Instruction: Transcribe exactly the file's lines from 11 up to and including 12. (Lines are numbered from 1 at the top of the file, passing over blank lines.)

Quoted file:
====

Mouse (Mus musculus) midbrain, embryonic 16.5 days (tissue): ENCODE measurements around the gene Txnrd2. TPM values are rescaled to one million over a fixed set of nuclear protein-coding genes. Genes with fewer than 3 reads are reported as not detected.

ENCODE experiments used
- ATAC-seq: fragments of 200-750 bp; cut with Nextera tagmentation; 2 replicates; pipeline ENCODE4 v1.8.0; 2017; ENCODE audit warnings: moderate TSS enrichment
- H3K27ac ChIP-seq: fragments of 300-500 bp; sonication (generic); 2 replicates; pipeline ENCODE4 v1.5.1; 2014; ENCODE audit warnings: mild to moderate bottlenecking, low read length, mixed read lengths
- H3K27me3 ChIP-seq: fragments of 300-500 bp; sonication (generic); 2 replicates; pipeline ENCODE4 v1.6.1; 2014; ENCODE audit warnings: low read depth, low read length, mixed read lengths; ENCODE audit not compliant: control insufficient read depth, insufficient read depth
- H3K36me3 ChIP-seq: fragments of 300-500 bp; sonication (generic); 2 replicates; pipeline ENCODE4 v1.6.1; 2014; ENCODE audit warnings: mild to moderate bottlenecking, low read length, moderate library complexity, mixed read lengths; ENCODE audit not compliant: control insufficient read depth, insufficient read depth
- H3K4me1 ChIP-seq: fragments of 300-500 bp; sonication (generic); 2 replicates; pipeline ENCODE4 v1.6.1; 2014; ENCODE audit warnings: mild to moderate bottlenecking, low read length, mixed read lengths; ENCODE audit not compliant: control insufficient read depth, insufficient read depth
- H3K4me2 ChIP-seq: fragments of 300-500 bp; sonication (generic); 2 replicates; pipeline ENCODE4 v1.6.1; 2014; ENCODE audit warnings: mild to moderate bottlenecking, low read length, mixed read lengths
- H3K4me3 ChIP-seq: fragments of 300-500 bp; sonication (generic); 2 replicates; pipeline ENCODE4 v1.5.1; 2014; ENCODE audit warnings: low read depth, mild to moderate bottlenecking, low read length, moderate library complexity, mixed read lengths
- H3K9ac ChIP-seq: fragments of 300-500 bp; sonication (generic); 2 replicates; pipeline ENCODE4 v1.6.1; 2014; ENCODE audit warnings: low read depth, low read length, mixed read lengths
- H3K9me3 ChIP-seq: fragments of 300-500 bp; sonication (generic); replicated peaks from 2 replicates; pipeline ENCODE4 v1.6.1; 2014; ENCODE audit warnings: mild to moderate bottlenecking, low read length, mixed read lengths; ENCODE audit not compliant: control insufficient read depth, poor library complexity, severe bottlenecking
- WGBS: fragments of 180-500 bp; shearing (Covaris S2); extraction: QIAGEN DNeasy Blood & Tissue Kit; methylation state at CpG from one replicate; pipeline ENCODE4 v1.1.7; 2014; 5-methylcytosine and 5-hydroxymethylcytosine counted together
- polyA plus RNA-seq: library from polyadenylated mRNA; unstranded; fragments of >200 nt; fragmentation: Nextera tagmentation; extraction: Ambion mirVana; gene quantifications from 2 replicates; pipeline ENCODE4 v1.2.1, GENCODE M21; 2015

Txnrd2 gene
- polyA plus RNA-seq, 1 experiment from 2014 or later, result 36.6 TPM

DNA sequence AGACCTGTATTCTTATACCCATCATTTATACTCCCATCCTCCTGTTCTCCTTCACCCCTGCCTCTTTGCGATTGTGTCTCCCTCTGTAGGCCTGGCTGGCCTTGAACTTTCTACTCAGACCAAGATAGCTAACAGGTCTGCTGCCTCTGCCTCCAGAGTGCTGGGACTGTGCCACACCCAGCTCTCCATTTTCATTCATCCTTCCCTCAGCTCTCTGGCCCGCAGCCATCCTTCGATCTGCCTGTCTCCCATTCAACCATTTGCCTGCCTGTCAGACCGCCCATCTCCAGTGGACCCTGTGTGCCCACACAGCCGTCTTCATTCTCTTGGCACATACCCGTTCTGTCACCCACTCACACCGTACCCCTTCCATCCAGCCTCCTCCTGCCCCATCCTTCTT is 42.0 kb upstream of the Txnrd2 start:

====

- H3K9me3 ChIP-seq: fragments of 300-500 bp; sonication (generic); replicated peaks from 2 replicates; pipeline ENCODE4 v1.6.1; 2014; ENCODE audit warnings: mild to moderate bottlenecking, low read length, mixed read lengths; ENCODE audit not compliant: control insufficient read depth, poor library complexity, severe bottlenecking
- WGBS: fragments of 180-500 bp; shearing (Covaris S2); extraction: QIAGEN DNeasy Blood & Tissue Kit; methylation state at CpG from one replicate; pipeline ENCODE4 v1.1.7; 2014; 5-methylcytosine and 5-hydroxymethylcytosine counted together